Longtime Dallas County Schools Board of Trustees President Larry Duncan was replaced Wednesday after announcing he was not seeking reelection as president amid ongoing investigations into a $42 million budget gap, the agency's controversial stop-arm camera program and a sale-leaseback land deal that will cost taxpayers millions.
The board also announced Wednesday that they secured bond refinancing that will allow them to continue operations.
"Obviously, our organization has had a rough six months, and it’s been difficult for many of us. We are so very fortunate to have Leatha Mullins fighting for DCS in Austin. She has been tireless in that effort and she has instituted changes that will make us stronger. It is clear to me now, that we have to make a full commitment to the future because there’s nothing we can do to repair the past. I love this organization with all my heart but I have made a decision not to run for re-election as its president. There is a lot of work to do. I am truly hopeful this will redirect the focus to the work that lies ahead," Duncan said in a statement.
Duncan, who has served on the agency's board since 2003, made the announcement Wednesday during a scheduled board meeting.
The DCS board voted quickly to elect at-large trustee Gloria Levario, who then thanked Duncan for his service.
Addtionally, CW Whitaker, Precinct 3 Commissioner and trustee, was named Vice President and replaces outgoing VP Dr. Paul Freeman.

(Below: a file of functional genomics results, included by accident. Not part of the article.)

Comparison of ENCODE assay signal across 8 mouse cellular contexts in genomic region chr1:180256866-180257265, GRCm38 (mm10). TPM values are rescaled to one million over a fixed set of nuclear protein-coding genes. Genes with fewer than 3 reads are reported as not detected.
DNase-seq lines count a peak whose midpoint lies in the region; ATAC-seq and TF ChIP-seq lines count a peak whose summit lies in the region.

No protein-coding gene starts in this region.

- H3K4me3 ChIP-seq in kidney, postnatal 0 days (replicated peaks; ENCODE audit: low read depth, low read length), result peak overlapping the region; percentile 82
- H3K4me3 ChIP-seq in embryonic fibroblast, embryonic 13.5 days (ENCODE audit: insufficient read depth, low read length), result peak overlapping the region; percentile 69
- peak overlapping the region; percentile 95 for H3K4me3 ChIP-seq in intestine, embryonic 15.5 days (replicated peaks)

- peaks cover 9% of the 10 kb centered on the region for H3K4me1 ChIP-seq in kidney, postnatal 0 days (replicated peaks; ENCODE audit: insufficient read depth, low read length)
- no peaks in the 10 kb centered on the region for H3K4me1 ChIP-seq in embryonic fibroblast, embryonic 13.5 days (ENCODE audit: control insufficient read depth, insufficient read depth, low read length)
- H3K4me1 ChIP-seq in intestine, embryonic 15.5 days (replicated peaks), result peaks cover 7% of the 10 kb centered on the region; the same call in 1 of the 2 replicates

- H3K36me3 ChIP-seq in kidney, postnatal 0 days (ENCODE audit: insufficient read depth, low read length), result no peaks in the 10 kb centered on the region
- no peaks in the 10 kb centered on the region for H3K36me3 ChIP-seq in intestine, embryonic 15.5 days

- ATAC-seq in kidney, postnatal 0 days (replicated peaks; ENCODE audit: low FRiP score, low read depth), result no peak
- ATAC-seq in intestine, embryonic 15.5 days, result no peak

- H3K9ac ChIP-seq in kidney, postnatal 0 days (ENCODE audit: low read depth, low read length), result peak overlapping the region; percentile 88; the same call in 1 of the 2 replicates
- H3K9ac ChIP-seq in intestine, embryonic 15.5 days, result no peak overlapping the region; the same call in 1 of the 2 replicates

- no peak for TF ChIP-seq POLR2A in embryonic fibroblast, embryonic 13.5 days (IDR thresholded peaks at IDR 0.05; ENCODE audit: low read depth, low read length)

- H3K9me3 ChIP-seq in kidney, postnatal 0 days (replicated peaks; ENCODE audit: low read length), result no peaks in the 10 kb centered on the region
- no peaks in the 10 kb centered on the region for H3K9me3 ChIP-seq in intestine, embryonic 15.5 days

Duncan was named in an NBC 5 Investigates report Monday calling into question the agency's decision to sell taxpayer-owned land in exchange for quick cash, only to lease it back at a greater expense.
There are questions about who profited from the sale-leaseback and whether campaign contributions made to Duncan played any role in who cashed in.
Citing the NBC 5 Investigates report, Texas Rep. Lance Gooden (R-Terrell) told DCS interim Superintendent Leatha Mullins Tuesday that the allegations in the report were very serious and that she should involve law enforcement in the investigation.
In her reply to Gooden, Mullins said the people leading the agency now were no longer part of the decision making process that led to the land deal and that those people were no longer part of the organization.
Duncan was not in Austin Tuesday for the hearing and Mullins declined to answer questions on his behalf.
The embattled school bus agency is looking to restructure $44 million in debt; DCS' general obligation debt rating is now at Ba3, according to Moody's, a level that is below investment grade or what is considered “junk bond status.”
NBC 5 Investigates' Scott Friedman and Eva Parks contributed to this report.